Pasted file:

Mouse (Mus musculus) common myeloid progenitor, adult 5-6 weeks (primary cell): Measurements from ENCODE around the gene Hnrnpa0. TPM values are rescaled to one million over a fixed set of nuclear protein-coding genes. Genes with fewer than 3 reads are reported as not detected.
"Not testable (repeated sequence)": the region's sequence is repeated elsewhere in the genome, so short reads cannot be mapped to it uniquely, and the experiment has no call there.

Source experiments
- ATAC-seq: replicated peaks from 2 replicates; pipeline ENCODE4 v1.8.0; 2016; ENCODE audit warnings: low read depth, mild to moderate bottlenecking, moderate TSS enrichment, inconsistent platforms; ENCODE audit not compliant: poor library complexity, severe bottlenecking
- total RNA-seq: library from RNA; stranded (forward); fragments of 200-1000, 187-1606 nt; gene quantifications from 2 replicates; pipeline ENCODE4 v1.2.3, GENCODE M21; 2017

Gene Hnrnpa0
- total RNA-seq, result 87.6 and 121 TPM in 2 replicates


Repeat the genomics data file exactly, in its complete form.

Mouse (Mus musculus) common myeloid progenitor, adult 5-6 weeks (primary cell): Measurements from ENCODE around the gene Hnrnpa0. TPM values are rescaled to one million over a fixed set of nuclear protein-coding genes. Genes with fewer than 3 reads are reported as not detected.
"Not testable (repeated sequence)": the region's sequence is repeated elsewhere in the genome, so short reads cannot be mapped to it uniquely, and the experiment has no call there.

Source experiments
- ATAC-seq: replicated peaks from 2 replicates; pipeline ENCODE4 v1.8.0; 2016; ENCODE audit warnings: low read depth, mild to moderate bottlenecking, moderate TSS enrichment, inconsistent platforms; ENCODE audit not compliant: poor library complexity, severe bottlenecking
- total RNA-seq: library from RNA; stranded (forward); fragments of 200-1000, 187-1606 nt; gene quantifications from 2 replicates; pipeline ENCODE4 v1.2.3, GENCODE M21; 2017

Gene Hnrnpa0
- total RNA-seq, result 87.6 and 121 TPM in 2 replicates